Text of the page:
|Running Time||114:46 minutes|
Warner Home Video
Laura San Giacomo
|RPI||$36.95||Music||James Newton Howard|
|Pan & Scan/Full Frame||None||English (Dolby Digital 2.0 ,
French (Dolby Digital 2.0 , 192 Kb/s)
Italian (Dolby Digital 2.0 , 192 Kb/s)
|Widescreen Aspect Ratio||1.83:1 (measured)|
|Original Aspect Ratio||1.85:1||
English for the Hearing Impaired
|Annoying Product Placement||Yes|
|Action In or After Credits||No|
Pretty Woman is broadly a 1990s remake of the Cinderella story, and how many of these have there been? Just in case you happened to miss the film, Edward Lewis (Richard Gere) is a very successful, very handsome businessman specializing in corporate raiding. He is also the king of impossible relationships. Leaving a party after breaking up with his girlfriend over the telephone and borrowing his lawyer's Lotus, he finds himself a tad lost in Hollywood. Contrary to the popular version of Hollywood, the place is not exactly terrific, and at night is the gathering point of prostitutes, amongst a lot of other even seedier elements. Edward pulls up lost on Hollywood Boulevard and attracts the attention of Vivian Ward (Julia Roberts), who in the absence of any other business opportunities for the evening, agrees to give personal directions to Edward in exchange for $20. So commences a rather unusual week in Beverley Hills. Not quite fitting in to the usual crowd of Beverley Hills, when shopping Vivian is refused service at a store and then faces the inquisition from Barnard Thompson (Hector Elizondo) the hotel manager. With his assistance, and Edward's money, she gets on the right track to make an impression and get the offer of a lifetime.
Nothing too mind-blowing as far as the story is concerned, but the film has always transcended the rather banal little story through the somewhat inspired casting. Julia Roberts was in the halcyon days of her first period of super stardom, and nailed the somewhat starry-eyed, love-stricken prostitute. Richard Gere was a perfect foil and the pairing was so successful that they of course were later reteamed in The Runaway Bride. However, for me the film was made by the supporting cast and in particular Hector Elizondo as the rather stern manager of the rather posh Beverley Hills Wiltshire Hotel, who comes to warm to Vivian. Another obvious highlight is Laura San Giacomo as Kit De Luca. Jason Alexander does an adequate job as the lawyer, but for me never really captured the sleazy side of a lawyer enjoying the hunt and kill. The whole film was nicely realized by Garry Marshall and the success the film achieved, at least commercially, was well deserved. However, ten years on and multiple viewings later it has to be said that, whilst still an eminently watchable film, it is losing its lustre just a little. Nonetheless, there are very few romantic comedies made that have this easy-going nature that have worn so well.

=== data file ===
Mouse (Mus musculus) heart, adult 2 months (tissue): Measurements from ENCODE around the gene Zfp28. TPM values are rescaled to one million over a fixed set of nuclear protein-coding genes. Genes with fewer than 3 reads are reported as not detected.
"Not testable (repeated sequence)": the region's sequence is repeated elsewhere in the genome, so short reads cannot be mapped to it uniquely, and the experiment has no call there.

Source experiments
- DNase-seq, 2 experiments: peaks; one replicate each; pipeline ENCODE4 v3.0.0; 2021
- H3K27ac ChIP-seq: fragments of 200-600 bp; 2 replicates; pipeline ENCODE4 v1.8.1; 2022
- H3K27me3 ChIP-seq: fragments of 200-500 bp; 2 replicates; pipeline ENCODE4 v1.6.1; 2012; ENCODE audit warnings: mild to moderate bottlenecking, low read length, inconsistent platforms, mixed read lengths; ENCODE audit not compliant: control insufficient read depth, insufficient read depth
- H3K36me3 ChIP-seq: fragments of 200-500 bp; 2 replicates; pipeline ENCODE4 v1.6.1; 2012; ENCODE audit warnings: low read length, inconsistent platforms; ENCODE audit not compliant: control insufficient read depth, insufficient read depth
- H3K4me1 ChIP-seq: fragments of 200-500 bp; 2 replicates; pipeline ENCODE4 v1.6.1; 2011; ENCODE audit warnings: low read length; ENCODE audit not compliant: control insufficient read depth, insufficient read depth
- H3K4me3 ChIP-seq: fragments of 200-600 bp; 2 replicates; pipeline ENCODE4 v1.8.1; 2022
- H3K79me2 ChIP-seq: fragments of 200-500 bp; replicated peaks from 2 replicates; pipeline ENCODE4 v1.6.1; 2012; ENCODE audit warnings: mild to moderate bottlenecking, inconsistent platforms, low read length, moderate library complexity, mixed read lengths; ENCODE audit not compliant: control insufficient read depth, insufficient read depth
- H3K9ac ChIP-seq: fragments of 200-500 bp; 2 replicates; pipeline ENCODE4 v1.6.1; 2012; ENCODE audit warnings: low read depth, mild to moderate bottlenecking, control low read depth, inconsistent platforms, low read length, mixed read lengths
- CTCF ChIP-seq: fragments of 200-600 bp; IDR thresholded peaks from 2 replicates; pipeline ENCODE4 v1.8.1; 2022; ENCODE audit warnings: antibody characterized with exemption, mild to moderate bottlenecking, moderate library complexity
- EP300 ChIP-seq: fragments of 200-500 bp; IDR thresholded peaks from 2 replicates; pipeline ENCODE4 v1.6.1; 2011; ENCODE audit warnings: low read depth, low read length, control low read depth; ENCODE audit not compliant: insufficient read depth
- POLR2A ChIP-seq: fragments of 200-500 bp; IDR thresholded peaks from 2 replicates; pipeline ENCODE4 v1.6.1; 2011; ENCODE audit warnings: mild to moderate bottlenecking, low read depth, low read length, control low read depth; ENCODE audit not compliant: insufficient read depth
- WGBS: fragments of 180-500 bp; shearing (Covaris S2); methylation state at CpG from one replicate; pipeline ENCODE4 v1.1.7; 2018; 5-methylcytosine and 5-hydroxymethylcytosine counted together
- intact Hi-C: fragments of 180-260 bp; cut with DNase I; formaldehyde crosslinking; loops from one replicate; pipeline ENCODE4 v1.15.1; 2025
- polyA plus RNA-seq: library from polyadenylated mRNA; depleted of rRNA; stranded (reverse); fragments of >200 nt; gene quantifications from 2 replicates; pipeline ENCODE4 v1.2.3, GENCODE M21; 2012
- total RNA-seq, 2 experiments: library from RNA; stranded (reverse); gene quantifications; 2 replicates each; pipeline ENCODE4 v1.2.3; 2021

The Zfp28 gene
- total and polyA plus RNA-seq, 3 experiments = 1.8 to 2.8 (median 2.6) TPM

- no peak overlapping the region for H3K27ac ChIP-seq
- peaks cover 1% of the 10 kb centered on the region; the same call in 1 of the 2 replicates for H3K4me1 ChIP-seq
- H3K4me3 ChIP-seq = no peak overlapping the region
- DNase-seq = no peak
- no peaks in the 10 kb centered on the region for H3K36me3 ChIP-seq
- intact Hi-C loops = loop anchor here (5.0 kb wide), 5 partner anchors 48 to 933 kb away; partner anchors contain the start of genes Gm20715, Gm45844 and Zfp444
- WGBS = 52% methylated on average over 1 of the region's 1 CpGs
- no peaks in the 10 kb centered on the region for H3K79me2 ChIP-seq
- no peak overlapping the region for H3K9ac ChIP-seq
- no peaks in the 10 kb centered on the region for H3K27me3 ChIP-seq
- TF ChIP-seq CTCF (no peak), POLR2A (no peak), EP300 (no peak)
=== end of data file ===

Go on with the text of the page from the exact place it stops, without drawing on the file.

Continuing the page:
A most enjoyable film it may be, and certainly one that can be chucked into the player on a reasonably regular basis for a bit of entertainment, but Buena Vista have done it absolutely no favours here at all...
The transfer is presented in an aspect ratio of 1.83:1 (measured), and as indicated it is not 16x9 enhanced. I simply cannot continue to find words to express my utter disgust at distributors who fail to ensure that all widescreen DVDs are 16x9 enhanced. Let me assure you that if you want an absolutely perfect example of what is so bad about non-16x9 enhanced DVDs, just watch this on a widescreen television or in 16x9 mode. It looks bad. In fact, at times it looks almost unwatchable. Whilst I would not go so far as to say that 16x9 enhancement would have cured all that ails this transfer, I will suggest that it would certainly have rendered the film far more watchable on the sort of television that we will all be watching in five years time with the advent of high definition digital television. As for how bad this would look on a large screen, I can only hazard a guess.
The transfer is reasonably sharp and well-detailed throughout, although there do appear to be a couple of noticeable lapses in focus at times. Certainly not the worst thing Buena Vista have done but certainly not the best either. Clarity was in general good, and there did not seem to be too much of an issue with grain here at all, although it is obviously present. Shadow detail was on occasions just a little disappointing - the opera house scenes for instance - but overall more than acceptable. There did not seem to be any low level noise problems with the transfer.